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Uganda Election: Bobi Wine Cries Fraud, May Release Video Evidence

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Defeated presidential candidate in the Uganda election, Robert Kyagulanyi, better known as Bobi Wine, has alleged vote rigging as the Electoral Commission declares incumbent President Yoweri Museveni winner.

Museveni won almost 59% of the vote, with Bobi Wine trailing with about 35%.

Bobi Wine, a former pop star turned politician, has vowed to provide evidence of fraud but the Electoral Commission denies there was vote-rigging in Thursday’s election.

Poll monitors have criticised the government for closure of internet access, they said this undermined confidence.

Bobi Wine said he would provide evidence of fraud once the internet was restored.

Dozens of people were killed during violence in the run-up to the election, opposition politicians have also accused the government of harassment.

The result gives President Museveni a sixth term in office, the 76-year-old, in power since 1986, says he represents stability in Uganda.

On Friday, as the results came in, Bobi Wine said that Ugandan soldiers had surrounded and breached his home.

But a government spokesman accused him of “dramatising” the incident “to seek sympathy”.

“The electoral commission declares Yoweri Museveni… elected President of the Republic of Uganda,” election commission chairman Justice Simon Mugenyi Byabakama said on Saturday.

He said turnout was 57% of the almost 18 million registered voters, earlier, Byabakama said the vote had been peaceful, and called on Bobi Wine, who said some of his polling agents were arrested on Thursday, to make public the evidence for his fraud allegations.

The opposition candidate believes the internet shutdown is being used to block communication and as a way of compromising the vote.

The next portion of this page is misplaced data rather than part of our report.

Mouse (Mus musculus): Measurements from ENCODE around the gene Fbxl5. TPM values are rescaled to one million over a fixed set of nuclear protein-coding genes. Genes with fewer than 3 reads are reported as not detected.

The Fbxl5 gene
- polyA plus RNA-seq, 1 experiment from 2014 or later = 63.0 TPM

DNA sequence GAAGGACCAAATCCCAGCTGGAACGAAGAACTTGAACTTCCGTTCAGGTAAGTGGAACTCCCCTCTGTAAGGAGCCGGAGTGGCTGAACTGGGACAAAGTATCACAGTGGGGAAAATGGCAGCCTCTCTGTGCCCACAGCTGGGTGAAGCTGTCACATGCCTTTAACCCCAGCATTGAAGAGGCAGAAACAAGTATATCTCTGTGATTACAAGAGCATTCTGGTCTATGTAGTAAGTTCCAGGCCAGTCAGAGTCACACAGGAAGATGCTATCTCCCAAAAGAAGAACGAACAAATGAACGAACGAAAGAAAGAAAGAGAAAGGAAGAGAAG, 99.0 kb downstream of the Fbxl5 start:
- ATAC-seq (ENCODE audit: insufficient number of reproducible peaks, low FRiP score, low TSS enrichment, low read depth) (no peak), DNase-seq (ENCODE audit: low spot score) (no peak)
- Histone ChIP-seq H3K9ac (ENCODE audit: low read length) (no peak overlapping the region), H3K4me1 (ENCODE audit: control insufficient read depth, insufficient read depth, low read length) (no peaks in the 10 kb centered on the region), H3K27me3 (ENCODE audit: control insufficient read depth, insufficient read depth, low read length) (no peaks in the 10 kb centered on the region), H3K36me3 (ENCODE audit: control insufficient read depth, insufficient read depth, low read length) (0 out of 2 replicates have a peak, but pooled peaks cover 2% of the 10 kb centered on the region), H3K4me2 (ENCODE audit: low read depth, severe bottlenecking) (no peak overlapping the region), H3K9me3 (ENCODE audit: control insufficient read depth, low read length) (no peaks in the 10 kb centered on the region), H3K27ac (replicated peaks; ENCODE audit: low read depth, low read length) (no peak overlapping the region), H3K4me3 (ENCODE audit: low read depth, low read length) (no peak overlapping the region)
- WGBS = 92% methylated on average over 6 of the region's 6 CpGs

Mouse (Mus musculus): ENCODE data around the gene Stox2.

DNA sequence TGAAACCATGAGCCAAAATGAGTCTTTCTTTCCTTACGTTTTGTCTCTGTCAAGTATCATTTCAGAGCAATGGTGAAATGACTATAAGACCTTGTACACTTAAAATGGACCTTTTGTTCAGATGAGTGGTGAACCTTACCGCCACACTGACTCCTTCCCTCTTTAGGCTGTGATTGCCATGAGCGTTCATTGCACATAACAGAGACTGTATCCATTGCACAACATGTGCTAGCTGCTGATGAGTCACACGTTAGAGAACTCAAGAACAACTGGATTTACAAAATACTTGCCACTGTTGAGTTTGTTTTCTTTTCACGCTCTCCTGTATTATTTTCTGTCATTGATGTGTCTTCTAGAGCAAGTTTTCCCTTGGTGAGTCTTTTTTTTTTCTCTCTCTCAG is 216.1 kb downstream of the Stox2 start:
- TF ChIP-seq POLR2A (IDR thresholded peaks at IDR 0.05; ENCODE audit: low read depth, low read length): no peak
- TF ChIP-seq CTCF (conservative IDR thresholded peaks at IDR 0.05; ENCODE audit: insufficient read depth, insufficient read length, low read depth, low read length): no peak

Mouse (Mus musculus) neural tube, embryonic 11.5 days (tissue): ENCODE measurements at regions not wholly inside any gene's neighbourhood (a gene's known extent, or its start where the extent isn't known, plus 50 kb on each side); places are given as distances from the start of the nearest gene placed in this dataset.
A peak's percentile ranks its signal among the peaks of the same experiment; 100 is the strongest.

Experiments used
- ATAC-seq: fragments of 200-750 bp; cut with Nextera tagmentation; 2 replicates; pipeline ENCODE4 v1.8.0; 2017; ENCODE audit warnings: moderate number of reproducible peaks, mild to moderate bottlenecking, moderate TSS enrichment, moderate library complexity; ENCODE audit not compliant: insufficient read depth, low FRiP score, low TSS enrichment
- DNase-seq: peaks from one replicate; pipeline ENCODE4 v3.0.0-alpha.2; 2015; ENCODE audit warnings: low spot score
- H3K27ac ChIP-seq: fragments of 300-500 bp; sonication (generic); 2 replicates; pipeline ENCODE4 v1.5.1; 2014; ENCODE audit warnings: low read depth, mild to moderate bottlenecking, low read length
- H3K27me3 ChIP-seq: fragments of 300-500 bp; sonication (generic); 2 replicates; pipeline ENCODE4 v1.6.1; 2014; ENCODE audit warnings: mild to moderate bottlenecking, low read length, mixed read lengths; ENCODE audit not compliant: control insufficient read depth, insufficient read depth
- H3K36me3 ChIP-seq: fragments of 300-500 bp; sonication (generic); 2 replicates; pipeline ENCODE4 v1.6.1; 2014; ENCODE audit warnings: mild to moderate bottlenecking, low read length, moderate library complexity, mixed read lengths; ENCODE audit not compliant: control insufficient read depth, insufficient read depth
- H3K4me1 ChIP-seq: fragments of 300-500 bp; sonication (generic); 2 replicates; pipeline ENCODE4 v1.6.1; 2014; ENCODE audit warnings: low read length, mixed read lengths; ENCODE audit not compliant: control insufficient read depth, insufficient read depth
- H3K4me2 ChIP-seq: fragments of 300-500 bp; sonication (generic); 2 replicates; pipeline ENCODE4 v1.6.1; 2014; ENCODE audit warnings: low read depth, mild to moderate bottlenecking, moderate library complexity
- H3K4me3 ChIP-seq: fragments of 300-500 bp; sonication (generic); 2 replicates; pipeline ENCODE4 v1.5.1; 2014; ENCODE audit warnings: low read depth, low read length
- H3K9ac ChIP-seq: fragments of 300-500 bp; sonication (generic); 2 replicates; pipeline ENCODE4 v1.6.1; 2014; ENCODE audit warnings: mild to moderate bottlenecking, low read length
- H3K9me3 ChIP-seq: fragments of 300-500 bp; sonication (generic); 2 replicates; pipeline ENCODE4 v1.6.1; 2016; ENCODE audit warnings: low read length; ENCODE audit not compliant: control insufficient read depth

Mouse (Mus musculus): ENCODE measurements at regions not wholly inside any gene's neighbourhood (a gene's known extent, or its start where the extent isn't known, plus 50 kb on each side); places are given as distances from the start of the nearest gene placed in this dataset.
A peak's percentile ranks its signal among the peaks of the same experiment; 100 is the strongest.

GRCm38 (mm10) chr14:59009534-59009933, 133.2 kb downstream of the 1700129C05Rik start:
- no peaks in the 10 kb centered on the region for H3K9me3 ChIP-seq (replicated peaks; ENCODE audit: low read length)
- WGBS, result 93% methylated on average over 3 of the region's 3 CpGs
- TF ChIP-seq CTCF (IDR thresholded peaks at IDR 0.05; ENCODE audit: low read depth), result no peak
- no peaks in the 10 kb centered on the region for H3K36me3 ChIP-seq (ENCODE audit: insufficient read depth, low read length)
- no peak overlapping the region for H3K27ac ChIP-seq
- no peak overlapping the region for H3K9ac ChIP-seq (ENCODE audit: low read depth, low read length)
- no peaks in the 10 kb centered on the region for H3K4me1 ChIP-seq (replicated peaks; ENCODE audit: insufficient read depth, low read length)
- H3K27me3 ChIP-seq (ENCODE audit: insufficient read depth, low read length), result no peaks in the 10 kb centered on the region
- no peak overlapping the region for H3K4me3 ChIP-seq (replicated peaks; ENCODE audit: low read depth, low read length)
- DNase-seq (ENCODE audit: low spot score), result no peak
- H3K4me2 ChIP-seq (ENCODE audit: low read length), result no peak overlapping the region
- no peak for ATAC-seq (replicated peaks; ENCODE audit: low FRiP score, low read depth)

“I will be happy to share the videos of all the fraud and irregularities as soon as the internet is restored,” Bobi Wine said.

Meanwhile, Wanyama, who is a spokesperson for President Museveni, hit back at Bobi Wine’s claims of vote rigging.

“He came short of the expectation of Ugandans,” he said in an interview.

“He had no message and Ugandans have told him he has to wait a little longer.”

Wanyama added: “We have challenged him to provide proof for his claims, he has not a single iota of evidence.”

The EU, the United Nations and several rights groups have previously raised concerns about the integrity of Uganda’s election.

But, aside from an African Union mission, there is currently no major international group monitoring the vote. Earlier this week the US – a major aid donor to Uganda – cancelled its diplomatic observer mission to the country, saying that the majority of its staff had been denied permission to monitor polling sites.

Violence reached an unprecedented level in the build-up to the race, and dozens have died during crackdowns by security forces.

Bobi Wine and other opposition candidates have been arrested on several occasions, and during protests that followed one arrest in November, more than 50 people were killed.

Museveni, who came to power on the back of an armed uprising in 1986, stood as leader of the National Resistance Movement (NRM).

He has long been depicted to Ugandans as a liberator and peace bringer.

His challenger Bobi Wine is a reggae star known by his supporters as the ghetto president. His party, the National Unity Platform (NUP), campaigns for basic needs like improving access to healthcare, education, clean water and justice.

Over the last two decades, Bobi Wine’s musical output has been filled with songs about these issues and they have inspired a fervent following.

He grew up in Kampala’s Kamwokya slum where he went on to build his now world-famous recording studio.

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Museveni Defeats Bobi Wine To Re-emerge Ugandan President

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Incumbent Ugandan President, Yoweri Museveni has been announced as winner of the country’s Presidential election.

The electoral commission of Uganda announced the final results of the election on Saturday, 48 hours after the polls.

Museveni won 5,851,037 votes (58.64%) of the votes to emerge winner of the election. Robert Kyagulanyi (Bobi Wine) won more than 3 million votes and over 34% of he votes.

It is Museveni’s lowest votes tally in 6 elections and the lowest since he had 59% in 2006 against Kizza Besigye.

The Presidential election was marred with trouble-ridden campaigns with an opposition candidate, Bobi Wine having some of his supporters killed.

Prior to the election, internet was shut down in Uganda while CSOs and NGOs were not allowed to observe.

United States observers were also not granted accreditation.

More than half of the 18m people who registered to vote in Uganda participated in the election.

Bobi Wine has since rejected the results, as he accused Museveni of riggin the election.

Security operatives have since surrounded Bobi Wine’s house, as they failed to allow local and foreign journalists into his premises.